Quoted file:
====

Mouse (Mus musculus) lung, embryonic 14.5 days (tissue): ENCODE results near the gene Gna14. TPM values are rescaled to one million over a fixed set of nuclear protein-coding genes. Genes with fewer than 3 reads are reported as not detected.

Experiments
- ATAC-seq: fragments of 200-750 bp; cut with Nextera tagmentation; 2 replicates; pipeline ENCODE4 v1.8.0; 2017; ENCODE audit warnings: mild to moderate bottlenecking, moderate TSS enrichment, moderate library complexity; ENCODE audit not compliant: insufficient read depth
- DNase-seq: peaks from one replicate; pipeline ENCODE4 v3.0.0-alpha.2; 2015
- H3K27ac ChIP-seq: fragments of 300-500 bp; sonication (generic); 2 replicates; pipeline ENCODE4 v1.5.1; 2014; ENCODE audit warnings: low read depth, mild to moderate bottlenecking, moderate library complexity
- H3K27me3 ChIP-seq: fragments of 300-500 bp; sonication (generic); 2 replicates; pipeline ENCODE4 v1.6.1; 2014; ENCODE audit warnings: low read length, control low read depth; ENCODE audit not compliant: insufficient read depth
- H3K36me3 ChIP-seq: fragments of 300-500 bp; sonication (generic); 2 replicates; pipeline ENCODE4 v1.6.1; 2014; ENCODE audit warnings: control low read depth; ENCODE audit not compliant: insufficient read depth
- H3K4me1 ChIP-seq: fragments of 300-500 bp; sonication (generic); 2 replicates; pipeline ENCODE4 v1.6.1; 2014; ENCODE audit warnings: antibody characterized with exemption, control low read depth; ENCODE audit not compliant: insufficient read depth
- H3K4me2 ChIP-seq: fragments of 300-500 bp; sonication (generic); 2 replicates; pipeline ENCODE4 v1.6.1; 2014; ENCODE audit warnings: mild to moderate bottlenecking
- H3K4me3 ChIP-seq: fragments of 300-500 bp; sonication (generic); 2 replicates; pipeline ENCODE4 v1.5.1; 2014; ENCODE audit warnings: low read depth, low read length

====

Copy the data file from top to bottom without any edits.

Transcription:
Mouse (Mus musculus) lung, embryonic 14.5 days (tissue): ENCODE results near the gene Gna14. TPM values are rescaled to one million over a fixed set of nuclear protein-coding genes. Genes with fewer than 3 reads are reported as not detected.

Experiments
- ATAC-seq: fragments of 200-750 bp; cut with Nextera tagmentation; 2 replicates; pipeline ENCODE4 v1.8.0; 2017; ENCODE audit warnings: mild to moderate bottlenecking, moderate TSS enrichment, moderate library complexity; ENCODE audit not compliant: insufficient read depth
- DNase-seq: peaks from one replicate; pipeline ENCODE4 v3.0.0-alpha.2; 2015
- H3K27ac ChIP-seq: fragments of 300-500 bp; sonication (generic); 2 replicates; pipeline ENCODE4 v1.5.1; 2014; ENCODE audit warnings: low read depth, mild to moderate bottlenecking, moderate library complexity
- H3K27me3 ChIP-seq: fragments of 300-500 bp; sonication (generic); 2 replicates; pipeline ENCODE4 v1.6.1; 2014; ENCODE audit warnings: low read length, control low read depth; ENCODE audit not compliant: insufficient read depth
- H3K36me3 ChIP-seq: fragments of 300-500 bp; sonication (generic); 2 replicates; pipeline ENCODE4 v1.6.1; 2014; ENCODE audit warnings: control low read depth; ENCODE audit not compliant: insufficient read depth
- H3K4me1 ChIP-seq: fragments of 300-500 bp; sonication (generic); 2 replicates; pipeline ENCODE4 v1.6.1; 2014; ENCODE audit warnings: antibody characterized with exemption, control low read depth; ENCODE audit not compliant: insufficient read depth
- H3K4me2 ChIP-seq: fragments of 300-500 bp; sonication (generic); 2 replicates; pipeline ENCODE4 v1.6.1; 2014; ENCODE audit warnings: mild to moderate bottlenecking
- H3K4me3 ChIP-seq: fragments of 300-500 bp; sonication (generic); 2 replicates; pipeline ENCODE4 v1.5.1; 2014; ENCODE audit warnings: low read depth, low read length